According to New York restaurateurs spam is back in fashion.
Trendy restaurants all over the Big Apple are serving up the wartime staple in sushi dishes, salads and even straight out of the tin.
Spam, which consists of pork, salt, water, potato starch, sugar and sodium nitrate, was first introduced in 1937 by Minnesota-based food manufacturer, Hormel.
Spam is being served to US gourmets with a twist at New York Sushi Ko, who are offering guests the tinned meat on their $150 tasting menu.
The tinned meat treat is a somewhat cheaper option than most fancy restaurant ingredients, costing around $2.50 per 12oz.
Head Chef and co-owner John Daley admitted that he likes to use the tinned meat mix in his recipes. He says the quirky ingredient has created quite a buzz in the city.
King Noodle in Flushing, Queens, and Onomea, in Williamsburg, also offer guests spam, with both eateries combining it with fried rice recipes.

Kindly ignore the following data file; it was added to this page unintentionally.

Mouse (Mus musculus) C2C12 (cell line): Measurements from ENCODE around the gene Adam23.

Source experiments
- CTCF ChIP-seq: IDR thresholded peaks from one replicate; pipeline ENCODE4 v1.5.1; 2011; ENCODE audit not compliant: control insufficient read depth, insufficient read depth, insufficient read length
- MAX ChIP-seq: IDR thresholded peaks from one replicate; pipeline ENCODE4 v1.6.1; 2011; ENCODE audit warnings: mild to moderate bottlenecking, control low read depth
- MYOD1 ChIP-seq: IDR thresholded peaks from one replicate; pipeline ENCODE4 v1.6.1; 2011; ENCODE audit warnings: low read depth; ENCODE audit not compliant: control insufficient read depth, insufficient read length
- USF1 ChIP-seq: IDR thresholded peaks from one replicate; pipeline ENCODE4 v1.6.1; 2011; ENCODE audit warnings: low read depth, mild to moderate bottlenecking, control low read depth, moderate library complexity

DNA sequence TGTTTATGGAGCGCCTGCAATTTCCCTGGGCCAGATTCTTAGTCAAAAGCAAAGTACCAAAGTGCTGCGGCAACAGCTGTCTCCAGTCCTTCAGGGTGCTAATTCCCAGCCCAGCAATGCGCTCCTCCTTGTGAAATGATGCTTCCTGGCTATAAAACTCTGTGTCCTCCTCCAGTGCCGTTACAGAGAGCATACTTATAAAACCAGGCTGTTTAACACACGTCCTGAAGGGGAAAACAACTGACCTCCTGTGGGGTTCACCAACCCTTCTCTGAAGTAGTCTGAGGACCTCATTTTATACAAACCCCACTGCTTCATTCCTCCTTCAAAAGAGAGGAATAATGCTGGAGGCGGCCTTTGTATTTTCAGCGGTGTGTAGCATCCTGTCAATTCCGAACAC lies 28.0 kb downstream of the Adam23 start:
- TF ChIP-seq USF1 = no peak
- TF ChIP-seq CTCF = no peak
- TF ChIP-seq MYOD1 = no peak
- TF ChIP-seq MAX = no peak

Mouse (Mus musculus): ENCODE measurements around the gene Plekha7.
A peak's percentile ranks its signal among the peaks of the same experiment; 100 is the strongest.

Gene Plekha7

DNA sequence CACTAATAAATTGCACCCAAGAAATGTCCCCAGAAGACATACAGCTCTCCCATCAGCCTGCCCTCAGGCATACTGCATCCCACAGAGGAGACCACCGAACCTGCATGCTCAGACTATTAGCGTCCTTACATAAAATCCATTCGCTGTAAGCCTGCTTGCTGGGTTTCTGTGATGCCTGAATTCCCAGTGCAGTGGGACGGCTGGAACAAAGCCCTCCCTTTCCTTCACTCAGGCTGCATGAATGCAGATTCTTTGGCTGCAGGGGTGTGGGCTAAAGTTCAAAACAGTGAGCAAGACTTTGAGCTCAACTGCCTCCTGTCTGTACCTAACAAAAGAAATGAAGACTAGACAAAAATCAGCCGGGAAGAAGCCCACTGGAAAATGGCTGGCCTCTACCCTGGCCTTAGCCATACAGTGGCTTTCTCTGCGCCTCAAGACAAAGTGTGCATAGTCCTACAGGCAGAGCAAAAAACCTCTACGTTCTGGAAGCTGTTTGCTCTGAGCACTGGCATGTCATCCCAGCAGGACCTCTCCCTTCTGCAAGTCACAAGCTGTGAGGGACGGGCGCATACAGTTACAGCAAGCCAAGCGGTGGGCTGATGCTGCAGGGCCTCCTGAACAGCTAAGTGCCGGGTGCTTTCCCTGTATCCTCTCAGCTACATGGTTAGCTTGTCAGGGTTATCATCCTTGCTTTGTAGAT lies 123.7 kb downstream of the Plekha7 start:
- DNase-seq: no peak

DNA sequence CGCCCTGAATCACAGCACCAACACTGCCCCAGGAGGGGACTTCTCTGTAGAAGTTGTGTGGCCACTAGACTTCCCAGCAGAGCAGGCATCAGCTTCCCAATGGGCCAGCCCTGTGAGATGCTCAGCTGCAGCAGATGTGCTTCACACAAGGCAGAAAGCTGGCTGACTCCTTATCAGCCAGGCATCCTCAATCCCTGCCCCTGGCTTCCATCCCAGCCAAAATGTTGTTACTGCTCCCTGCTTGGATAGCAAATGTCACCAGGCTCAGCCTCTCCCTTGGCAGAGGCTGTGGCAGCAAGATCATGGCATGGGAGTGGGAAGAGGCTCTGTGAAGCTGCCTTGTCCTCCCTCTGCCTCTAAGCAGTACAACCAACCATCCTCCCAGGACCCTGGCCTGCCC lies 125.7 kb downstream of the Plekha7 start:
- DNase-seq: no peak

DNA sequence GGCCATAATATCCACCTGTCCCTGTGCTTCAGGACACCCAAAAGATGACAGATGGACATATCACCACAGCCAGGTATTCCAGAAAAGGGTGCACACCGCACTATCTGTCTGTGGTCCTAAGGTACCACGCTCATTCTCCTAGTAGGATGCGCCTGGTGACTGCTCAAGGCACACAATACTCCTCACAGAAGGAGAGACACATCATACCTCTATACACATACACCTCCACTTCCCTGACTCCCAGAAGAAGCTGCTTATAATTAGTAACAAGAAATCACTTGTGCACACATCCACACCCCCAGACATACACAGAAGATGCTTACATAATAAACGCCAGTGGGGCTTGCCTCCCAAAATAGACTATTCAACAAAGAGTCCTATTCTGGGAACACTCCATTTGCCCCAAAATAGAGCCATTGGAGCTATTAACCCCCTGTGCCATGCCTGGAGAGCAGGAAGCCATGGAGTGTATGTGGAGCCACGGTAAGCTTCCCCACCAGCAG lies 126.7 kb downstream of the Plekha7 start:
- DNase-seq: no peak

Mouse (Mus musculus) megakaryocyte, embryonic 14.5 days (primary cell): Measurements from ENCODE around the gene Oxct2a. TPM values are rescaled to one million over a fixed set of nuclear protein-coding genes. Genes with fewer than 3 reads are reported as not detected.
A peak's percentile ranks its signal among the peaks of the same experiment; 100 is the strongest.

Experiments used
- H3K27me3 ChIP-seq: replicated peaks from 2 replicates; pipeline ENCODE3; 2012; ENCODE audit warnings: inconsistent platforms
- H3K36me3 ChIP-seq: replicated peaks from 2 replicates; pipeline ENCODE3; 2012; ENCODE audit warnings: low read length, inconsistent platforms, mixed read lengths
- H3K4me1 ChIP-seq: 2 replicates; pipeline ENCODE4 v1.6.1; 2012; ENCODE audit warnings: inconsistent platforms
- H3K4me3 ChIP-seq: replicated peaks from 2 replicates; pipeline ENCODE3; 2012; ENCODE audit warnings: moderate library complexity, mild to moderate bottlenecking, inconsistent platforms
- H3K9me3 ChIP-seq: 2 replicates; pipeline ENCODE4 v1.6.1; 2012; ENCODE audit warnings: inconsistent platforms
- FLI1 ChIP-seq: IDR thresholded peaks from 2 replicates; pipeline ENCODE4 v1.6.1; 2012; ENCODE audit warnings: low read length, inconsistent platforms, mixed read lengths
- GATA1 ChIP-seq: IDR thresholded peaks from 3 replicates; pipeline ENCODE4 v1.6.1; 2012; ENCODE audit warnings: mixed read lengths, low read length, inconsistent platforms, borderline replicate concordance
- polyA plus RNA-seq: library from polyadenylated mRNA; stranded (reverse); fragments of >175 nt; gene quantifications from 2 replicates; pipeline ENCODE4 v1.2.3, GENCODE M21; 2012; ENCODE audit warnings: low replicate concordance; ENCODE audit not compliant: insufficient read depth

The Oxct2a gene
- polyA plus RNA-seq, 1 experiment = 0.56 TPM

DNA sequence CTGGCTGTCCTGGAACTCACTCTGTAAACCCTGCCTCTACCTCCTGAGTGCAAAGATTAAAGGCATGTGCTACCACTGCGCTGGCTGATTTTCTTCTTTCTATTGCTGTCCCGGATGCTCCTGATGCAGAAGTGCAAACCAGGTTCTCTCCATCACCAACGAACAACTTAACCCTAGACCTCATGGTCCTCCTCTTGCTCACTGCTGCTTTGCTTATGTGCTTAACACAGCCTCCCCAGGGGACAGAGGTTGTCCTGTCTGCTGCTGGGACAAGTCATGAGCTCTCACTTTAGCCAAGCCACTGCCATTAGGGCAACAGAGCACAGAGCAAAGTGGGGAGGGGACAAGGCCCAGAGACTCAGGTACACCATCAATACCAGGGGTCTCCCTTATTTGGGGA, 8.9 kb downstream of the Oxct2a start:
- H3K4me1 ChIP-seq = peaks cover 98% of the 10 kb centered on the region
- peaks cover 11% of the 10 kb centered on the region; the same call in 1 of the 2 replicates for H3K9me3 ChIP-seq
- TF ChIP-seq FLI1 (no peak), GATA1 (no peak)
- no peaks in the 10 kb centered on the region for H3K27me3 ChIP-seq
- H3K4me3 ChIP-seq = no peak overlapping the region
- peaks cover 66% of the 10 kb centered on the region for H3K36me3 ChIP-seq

Brooklyn’s Suzume is also a fan of the processed meat. Mike Briones, who runs the restaurant, has also witnessed unprecedented demand for the ‘pink stuff’, which is named after the shortened version of ‘spiced ham’.
Suzume also serves the spam as a sushi dish, with thick slices of the processed ham placed on sticky rice, with a ribbon of dried seaweed binding the concoction together. The treats are priced at $3.50 apiece.
And even though it’s only taking off in New York now, this Japanese-inspired Spam snack has long been popular in Hawaii, where it is affectionately known as ‘musabi’.
Spam, nicknamed the ‘Hawaiian steak’, is widely eaten across the island and so popular that it can be ordered by diners at McDonald’s and Burger King.
Although it’s best remembered as a war-time ration with a long shelf-life, Spam has evolved, with newer versions including ‘Teriyaki’ and ‘hot and spicy’ Spam. It is also available as a spread.